1. I recently watched season 1 of The Tudors for the first time after countless recommendations. I enjoyed it but the distinct lack of historical accuracy not only irritated me greatly, it also meant I kept getting confused! I also personally thought Henry VIII was miscast. I’ve stood in front of his armour and if nothing else, Jonathan Rhys Meyers is way too short!


    • I think they must have been trying to capture something of the reported youthful energy and changeability of the young Henry VIII. I didn’t think he was the worst. I thought Natalie Dormer was really well cast — and it turns out she was in Captain America!

      The historical stuff is confusing even to me, and I lecture on this material four times a year, because it tends to come in at the margins. From what I’ve seen they’re not fudging the big issues or the things that everyone remembers, but the side ones. Like with Margaret Tudor; I kept thinking, I know a Tudor sister married a French king but which one? I really did have to check to make sure my memory was correct.


      • Yes…I had to check that exact same thing! I thought Natalie Dormer was very good too. I do find myself waiting for the all too brief bits with Thomas Wyatt in though as I am constantly fascinated with him and his family as we are distantly related…distantly as in so remote it’s probably not even a blood link as the odds are there must have been an indiscretion somewhere along the way! 🙂


        • I am a big Wyatt fan. The citation that annoyed me was the lady in waiting saying to Henry, “How like you this?” which is a citation from the poem of his I linked. Also love “Whoso list to hunt.”


  2. Your comments about Richard’s artistry are spot on! He has that knack for finding something in a regular, run of the mill role and making it so much more. That’s why “Robin Hood” became “The Guy of Gisborne” show. He took a supporting character and made him the stand-out character by how he used the small amount of screen time he was given. He is so fascinating to watch. I love how, when I watch a show over and over, I spot things I didn’t see before! No wonder so many of us are obsessed with the man.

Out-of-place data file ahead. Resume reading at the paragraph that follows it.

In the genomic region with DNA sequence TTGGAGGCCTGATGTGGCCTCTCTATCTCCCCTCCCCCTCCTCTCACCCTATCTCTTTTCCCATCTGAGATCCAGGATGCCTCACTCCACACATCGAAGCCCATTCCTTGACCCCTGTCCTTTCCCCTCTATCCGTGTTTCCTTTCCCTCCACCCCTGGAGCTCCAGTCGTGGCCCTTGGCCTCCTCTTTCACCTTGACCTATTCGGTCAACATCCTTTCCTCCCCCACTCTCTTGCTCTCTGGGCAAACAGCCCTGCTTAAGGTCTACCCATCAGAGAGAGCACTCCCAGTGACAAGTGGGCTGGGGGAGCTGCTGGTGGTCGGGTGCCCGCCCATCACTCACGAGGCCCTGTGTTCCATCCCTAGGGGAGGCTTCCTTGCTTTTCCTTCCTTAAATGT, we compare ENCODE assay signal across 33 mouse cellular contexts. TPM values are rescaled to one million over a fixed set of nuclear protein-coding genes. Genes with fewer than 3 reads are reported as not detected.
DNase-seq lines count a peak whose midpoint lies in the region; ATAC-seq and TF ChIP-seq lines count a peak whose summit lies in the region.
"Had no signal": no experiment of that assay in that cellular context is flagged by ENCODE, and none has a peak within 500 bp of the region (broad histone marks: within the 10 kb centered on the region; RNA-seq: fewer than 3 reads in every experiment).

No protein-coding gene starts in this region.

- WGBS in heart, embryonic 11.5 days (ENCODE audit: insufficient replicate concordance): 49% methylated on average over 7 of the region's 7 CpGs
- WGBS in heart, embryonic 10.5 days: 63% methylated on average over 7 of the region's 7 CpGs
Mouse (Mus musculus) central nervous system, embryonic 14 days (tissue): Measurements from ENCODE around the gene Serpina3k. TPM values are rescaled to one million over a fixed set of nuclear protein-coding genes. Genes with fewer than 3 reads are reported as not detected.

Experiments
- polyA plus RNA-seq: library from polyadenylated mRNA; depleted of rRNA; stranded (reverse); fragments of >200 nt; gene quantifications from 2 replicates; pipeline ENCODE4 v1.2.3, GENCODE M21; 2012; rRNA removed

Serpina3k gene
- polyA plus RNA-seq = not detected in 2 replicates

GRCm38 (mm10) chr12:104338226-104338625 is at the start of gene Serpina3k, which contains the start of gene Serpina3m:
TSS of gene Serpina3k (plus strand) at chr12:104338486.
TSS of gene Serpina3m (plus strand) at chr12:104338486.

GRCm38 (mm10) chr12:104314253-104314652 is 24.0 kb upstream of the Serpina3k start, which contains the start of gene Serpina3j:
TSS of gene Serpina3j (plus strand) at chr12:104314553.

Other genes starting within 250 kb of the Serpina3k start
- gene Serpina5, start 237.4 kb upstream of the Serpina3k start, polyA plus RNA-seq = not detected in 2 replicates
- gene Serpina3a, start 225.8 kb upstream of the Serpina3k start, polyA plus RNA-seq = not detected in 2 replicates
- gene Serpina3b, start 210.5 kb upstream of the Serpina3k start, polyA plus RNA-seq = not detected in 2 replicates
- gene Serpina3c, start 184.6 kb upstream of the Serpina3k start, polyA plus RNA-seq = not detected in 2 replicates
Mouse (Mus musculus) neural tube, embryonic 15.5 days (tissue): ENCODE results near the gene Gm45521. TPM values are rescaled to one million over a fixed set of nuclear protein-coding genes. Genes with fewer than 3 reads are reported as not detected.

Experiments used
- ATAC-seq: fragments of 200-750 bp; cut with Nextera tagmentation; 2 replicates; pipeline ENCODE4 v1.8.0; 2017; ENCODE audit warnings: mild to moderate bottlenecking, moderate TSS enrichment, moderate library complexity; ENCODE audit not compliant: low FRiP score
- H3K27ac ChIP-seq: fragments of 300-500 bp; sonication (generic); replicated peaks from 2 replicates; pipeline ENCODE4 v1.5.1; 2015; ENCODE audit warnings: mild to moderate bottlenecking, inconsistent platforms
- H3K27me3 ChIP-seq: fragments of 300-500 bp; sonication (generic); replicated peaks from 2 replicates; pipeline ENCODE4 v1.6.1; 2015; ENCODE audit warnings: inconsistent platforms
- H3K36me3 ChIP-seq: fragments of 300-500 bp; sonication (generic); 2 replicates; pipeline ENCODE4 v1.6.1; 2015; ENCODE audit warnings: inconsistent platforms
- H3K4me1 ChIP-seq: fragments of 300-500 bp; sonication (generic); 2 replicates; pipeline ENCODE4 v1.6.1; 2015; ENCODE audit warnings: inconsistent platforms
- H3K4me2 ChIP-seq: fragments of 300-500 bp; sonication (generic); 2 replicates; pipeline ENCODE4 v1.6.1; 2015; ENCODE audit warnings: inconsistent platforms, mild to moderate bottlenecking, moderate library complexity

3. I didn’t watch The Tudors because of historical inacuracies…I didn’t think there could possibly be that much screwing going on back then. I’m probably wrong about that but it did seem to be the central theme of the show.


    • I think there was plenty of screwing going on back then, but it would have been organized differently. A lot of stereotypes at work there.

      Liked by 1 person

      • That was me trying to be funny. But I really didn’t watch because of all the inspite sex. While I realize they were trying to appeal to a younger crowd it wasn’t appealing to me. I just don’t get it, despite being a child of the free-wheeling 70s. It’s amazing how much sex sells…from toothpaste commercials to period dramas.


  4. I didn’t like the Tudors and only watched the first series because I felt I had to watch something so much talked about. But it was a huge international success and had good production values, so at the time of RH I certainly wished, RA would do something like that. But I adore Game of Thrones, take away the fantasy elements, the violence and nudity, and you have great drama. Lots of interesting characters, none simply good or bad, all driven by their very own motivations and lots of great, long dialogue scenes that really give the actors something to do. It has been a long time since a drama had me hooked like GoT. Would I want RA to be in it? If not, it is because there is no lead, at least since Ned Stark is no more, but a ton of characters and everyone only gets little screentime.


    • It is really pretty. The boots are especially good.

      And yeah, as you probably guessed, I’m still turning over our conversations in my mind. GoT seems it would break your notion about your frustration with ensemble casts, though.


  5. When I first heard about The Tudors I was so excited – I couldn’t wait to watch it! Unfortunately when I have really high expectations about a new show and those expectations are not met – it means I tend to dislike it much more than I might have, had I low or no expectations at all.